Central banks of the world, prepare to welcome a new addition to the family: the Gulf central bank.
Its leaders have just been announced by the new joint monetary council, in what will probably be seen as the inaugural meeting of the new joint central bank. Jurisdiction will cover Saudi Arabia, Qatar, Kuwait and Bahrain. Reuters reports the bank chairman as Saudi central bank chief, Dr Muhammad Al-Jasser. His deputy will be Bahrain’s central bank chief Mr Qassim Mohammed Fakhro.
With leaders chosen, meetings underway and an ultimate head office location of Riyadh (see map), what more is required? “There are certain legislative and financial measures that have not been completed” for the monetary union, Kuwait central bank governor Sheikh Salem Abdulaziz Al-Sabah told a news conference. Today’s meeting is expected to approve plans and a timeframe for the new institution. Read more
A common single currency for the Gulf is a step closer after the central banks of Saudi Arabia, Qatar, Bahrain and Kuwait were asked to stop lending to the public sector in preparation for a unified regional central bank. It is not known whether bonds are considered part of the public sector loan portfolio.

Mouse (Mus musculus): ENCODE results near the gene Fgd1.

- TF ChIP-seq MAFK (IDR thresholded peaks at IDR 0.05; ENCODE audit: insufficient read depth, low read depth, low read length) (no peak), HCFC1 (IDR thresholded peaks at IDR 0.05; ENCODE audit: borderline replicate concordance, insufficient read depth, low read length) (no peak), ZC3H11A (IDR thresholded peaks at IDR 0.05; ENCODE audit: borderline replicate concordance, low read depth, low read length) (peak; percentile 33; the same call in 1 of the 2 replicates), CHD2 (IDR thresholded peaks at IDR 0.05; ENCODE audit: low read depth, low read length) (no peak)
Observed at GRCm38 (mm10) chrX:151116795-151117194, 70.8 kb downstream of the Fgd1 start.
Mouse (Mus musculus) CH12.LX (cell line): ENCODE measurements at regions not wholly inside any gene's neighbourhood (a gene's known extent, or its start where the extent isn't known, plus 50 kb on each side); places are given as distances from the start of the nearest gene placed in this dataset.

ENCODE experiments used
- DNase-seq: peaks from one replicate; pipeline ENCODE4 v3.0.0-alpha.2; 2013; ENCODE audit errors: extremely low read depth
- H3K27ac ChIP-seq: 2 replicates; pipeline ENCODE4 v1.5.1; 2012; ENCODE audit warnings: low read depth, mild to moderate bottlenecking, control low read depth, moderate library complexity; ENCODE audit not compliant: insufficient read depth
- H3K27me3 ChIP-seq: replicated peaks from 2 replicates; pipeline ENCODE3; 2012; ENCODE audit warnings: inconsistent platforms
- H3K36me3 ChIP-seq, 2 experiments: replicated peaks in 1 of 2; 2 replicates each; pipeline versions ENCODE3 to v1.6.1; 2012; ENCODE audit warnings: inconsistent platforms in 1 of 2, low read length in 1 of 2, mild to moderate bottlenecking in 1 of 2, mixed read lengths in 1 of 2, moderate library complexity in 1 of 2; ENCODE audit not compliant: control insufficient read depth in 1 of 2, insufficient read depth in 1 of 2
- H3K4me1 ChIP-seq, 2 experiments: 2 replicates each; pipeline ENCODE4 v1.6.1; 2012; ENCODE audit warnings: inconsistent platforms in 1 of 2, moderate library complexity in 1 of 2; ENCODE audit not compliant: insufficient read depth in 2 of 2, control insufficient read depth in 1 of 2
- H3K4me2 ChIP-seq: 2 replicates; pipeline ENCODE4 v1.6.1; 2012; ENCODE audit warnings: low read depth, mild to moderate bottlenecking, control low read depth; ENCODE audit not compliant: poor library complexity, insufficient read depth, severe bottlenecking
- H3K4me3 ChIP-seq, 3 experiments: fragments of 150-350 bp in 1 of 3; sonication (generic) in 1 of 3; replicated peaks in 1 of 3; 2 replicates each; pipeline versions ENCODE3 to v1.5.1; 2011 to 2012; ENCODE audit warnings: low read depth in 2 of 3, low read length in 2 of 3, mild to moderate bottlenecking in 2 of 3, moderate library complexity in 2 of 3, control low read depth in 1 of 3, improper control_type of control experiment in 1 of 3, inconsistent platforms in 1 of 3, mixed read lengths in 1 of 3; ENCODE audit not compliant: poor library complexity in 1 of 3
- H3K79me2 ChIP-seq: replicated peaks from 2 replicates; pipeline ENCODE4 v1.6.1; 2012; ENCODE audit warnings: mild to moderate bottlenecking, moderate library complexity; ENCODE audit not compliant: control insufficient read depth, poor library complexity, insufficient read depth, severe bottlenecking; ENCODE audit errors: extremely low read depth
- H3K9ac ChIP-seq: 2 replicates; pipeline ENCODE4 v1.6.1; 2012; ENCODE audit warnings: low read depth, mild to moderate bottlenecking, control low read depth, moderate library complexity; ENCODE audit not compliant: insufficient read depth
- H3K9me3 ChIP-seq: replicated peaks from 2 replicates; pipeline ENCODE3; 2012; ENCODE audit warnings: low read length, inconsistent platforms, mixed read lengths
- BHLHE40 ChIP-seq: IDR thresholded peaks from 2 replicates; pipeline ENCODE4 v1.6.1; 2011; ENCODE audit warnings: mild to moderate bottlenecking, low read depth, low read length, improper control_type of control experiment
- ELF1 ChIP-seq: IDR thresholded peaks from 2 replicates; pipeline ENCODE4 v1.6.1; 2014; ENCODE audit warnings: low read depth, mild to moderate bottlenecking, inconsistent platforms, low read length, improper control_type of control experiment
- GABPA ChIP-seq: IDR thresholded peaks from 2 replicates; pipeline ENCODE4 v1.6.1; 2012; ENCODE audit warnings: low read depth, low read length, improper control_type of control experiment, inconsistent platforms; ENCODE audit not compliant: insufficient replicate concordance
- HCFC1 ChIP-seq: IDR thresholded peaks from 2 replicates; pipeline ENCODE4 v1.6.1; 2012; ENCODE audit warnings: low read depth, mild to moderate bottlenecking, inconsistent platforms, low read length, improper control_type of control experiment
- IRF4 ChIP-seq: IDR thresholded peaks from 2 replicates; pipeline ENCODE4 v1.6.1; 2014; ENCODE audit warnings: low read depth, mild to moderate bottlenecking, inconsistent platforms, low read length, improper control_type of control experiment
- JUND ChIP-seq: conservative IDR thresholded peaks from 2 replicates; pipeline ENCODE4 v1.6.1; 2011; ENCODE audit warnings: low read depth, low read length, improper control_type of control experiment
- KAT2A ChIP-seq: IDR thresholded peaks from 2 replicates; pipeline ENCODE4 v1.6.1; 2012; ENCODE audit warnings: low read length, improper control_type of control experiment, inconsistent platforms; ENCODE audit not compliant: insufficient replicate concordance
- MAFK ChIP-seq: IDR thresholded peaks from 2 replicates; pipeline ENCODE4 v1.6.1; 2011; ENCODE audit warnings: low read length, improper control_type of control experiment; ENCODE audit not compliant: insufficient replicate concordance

The four states are part of the Gulf Co-operation Council, which also includes Oman and the United Arab Emirates. The latter two are not planning to join monetary union at this stage.
Apparently, the draft GCC common monetary union agreement prohibits the central banks Read more
Dubai’s woes make it unlikely the UAE will rejoin the plan for Gulf monetary union any time soon.
The Gulf co-operation council – Saudi Arabia, Kuwait, Qatar and Bahrain, the UAE and Oman – will meet over the next three days in Kuwait, where a single regional currency is likely to be discussed. The UAE pulled out of the plan in May in protest at the Saudi siting of the proposed joint central bank. Kuwait, about to take over presidency of the GCC, has said the location would not be reviewed. Read more